Although Zhenya Sleptsova is still a young and desirable woman, she feels her biological clock ticking. She feels trapped in the mundanity of her relationship and is driven to divorce by her thirst for a better and more exciting life. She decides, therefore, to seek and find a spouse with better prospects. Her selected beloved is a real treasure of a man. He is wealthy, has good taste, and is endowed with all the possible virtues. The new life she starts seems to be picture-perfect. His modern apartment is fresh and minimalist, featuring floor-to-ceiling windows which frame the surrounding oak forest. The overall impression is one of peace and harmony. Zhenya's character is painted in lilac, a color representing a blossoming flower. We see it in varying degrees in all the spaces she occupies - in the bedroom of the apartment, in the hairdresser's salon where she works, and in the apartment of her new lover.
Anton, her new husband, is the epitome of distinction, like the noble oaks that surround the apartment. His world is transparent and pure. The set for the apartment was created from scratch and was built to harmonize with the surrounding environment in a humanistic way, it is logical and convenient. It is the realized dream of independence and harmony.
Four sets of backgrounds were created for it - day and dusk, for both autumn and two states of light for winter.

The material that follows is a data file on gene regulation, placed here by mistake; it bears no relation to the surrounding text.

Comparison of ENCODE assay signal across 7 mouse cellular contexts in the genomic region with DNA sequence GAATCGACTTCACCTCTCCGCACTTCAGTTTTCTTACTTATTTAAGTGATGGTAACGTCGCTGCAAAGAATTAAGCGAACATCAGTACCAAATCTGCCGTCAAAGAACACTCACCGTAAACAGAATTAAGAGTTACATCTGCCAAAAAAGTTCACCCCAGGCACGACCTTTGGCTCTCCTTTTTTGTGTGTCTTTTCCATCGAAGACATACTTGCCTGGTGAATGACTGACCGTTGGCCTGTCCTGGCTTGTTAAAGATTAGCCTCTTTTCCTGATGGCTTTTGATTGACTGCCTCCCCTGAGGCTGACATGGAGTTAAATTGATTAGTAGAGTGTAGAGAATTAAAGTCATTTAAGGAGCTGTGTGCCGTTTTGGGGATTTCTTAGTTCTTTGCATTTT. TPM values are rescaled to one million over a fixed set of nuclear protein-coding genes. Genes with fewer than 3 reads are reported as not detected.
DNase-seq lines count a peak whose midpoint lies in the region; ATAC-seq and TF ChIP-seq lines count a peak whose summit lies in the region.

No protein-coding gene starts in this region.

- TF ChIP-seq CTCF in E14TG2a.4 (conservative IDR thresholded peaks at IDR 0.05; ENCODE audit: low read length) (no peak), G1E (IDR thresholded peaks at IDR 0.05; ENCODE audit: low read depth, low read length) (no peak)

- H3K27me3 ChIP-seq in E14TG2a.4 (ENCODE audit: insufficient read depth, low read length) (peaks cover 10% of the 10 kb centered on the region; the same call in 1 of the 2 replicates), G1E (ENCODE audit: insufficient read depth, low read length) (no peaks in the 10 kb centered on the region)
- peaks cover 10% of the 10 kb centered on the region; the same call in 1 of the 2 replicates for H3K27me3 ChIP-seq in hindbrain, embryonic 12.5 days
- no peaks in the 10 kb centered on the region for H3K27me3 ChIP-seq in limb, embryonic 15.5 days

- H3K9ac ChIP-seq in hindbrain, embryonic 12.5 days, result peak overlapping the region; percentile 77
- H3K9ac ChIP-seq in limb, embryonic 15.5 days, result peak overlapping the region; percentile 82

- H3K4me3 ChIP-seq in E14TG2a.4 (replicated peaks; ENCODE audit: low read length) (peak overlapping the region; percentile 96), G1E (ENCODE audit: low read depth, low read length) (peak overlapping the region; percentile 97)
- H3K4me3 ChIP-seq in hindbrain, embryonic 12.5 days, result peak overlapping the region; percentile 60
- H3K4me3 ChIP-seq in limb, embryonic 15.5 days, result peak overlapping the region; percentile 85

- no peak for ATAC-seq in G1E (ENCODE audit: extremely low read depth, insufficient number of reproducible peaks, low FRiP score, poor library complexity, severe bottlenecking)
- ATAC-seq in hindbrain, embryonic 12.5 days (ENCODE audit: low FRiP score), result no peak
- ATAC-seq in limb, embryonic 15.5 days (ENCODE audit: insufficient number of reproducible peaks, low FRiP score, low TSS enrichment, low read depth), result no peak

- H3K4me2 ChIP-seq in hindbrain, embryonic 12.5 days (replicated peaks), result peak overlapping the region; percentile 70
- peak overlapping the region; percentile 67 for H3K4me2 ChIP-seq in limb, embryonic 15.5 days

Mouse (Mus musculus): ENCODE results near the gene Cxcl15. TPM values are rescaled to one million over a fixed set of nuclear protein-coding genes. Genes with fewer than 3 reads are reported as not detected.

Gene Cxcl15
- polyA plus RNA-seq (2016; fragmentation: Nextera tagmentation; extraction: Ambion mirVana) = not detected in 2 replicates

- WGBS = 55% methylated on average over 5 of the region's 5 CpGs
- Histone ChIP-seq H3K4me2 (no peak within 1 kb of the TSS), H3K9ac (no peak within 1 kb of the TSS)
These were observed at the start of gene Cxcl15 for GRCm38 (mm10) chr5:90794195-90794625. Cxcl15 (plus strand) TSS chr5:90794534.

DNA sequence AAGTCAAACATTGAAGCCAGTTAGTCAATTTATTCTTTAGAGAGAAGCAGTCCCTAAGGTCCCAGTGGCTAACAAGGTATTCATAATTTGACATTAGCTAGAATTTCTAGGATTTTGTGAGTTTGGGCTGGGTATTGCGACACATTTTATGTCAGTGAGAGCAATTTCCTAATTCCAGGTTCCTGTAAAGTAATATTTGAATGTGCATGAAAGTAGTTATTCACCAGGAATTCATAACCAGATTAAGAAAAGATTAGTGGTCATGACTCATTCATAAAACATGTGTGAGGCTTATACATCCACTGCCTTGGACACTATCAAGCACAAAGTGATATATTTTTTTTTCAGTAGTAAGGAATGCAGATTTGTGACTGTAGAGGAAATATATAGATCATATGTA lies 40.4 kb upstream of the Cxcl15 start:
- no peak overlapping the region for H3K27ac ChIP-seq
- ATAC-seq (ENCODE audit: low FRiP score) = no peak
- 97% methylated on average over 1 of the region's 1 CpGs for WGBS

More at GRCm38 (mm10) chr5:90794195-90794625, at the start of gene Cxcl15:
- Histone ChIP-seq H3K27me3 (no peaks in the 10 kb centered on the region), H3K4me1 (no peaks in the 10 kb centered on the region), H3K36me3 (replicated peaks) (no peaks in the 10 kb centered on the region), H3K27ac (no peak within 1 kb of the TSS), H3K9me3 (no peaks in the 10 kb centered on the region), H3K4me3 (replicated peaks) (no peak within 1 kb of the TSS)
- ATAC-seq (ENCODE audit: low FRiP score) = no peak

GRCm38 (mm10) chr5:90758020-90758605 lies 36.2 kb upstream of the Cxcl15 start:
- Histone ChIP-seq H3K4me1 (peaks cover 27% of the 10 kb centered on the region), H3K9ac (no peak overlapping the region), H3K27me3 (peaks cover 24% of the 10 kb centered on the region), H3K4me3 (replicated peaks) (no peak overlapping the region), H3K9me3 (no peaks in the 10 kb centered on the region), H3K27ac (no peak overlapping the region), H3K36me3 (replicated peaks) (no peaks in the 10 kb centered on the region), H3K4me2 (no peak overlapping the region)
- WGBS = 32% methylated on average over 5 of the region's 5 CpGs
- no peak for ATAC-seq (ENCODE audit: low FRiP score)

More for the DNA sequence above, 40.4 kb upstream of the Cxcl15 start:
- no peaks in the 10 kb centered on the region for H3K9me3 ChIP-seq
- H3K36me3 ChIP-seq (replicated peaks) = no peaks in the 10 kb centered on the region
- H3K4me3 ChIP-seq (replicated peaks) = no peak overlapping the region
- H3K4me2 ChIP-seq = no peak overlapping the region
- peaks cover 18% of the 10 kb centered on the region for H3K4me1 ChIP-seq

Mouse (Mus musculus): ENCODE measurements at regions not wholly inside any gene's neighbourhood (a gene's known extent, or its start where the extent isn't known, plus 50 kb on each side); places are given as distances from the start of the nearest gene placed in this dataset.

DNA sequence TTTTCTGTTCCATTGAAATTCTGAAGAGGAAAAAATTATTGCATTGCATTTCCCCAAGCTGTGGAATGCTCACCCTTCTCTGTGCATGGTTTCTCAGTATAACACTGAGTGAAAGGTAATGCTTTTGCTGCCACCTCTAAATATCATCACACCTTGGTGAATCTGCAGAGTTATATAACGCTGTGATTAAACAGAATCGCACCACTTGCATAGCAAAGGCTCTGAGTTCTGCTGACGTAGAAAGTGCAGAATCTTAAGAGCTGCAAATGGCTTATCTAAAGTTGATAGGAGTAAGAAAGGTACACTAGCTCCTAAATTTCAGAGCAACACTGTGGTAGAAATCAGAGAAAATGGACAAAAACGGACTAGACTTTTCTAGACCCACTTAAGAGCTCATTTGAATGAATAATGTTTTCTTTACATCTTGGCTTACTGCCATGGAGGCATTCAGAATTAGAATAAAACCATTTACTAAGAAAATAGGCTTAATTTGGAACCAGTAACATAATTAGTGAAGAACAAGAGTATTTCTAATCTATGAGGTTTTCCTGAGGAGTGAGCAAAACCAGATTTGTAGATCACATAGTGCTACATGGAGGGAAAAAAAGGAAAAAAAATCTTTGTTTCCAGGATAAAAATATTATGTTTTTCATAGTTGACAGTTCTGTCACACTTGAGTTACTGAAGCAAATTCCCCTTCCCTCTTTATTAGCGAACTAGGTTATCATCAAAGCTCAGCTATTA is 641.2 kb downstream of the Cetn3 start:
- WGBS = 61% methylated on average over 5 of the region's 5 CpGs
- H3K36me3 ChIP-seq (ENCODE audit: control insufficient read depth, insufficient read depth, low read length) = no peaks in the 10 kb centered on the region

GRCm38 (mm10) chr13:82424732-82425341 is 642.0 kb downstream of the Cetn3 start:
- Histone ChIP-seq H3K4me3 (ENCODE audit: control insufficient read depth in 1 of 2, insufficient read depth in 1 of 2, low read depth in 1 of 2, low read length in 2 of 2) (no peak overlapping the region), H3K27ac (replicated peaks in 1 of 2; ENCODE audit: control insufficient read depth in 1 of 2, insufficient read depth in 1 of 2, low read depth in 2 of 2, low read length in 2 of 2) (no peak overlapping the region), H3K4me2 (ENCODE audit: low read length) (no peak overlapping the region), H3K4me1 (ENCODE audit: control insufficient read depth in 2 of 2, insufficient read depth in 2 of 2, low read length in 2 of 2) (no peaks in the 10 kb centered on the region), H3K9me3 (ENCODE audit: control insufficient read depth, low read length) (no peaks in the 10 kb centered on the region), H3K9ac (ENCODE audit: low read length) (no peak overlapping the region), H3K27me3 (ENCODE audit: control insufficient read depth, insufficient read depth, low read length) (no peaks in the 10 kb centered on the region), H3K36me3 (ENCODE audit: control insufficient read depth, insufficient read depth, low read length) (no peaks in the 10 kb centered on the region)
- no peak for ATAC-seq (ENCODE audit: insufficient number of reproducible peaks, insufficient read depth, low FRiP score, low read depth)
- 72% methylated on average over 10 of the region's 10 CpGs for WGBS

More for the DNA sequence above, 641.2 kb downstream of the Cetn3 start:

Anton apartment set sketch.
Whereas Zhenya is painted in lilac, her ex-husband, Alyosha's father Boris, is painted in combinations of red, brown, and green. His new companion, Masha, is a young girl only recently flown from the familial nest. She is pregnant with Boris' child. Their apartment is poor and full of stuff left behind by the former owners, but now irrelevant and out of place in the new context. Nonetheless, Masha's love fills the home with warmth. The apartment illustrates the old truism "for lovers, even a shack is heaven". It is located in the northern suburb of Chertanovo, yet another rabbit warren in a system with thousands of similar others. The idea is that happiness doesn't require wealth. For Boris, the divorce is a protest, a search for an easier and more fulfilling life with a young wife who is not as demanding as Zhenya. Under the facade, however, he conceals his hopelessness and inability to achieve anything meaningful. We chose the Chertanovo district for its environment, and we built the set for three states of light and season.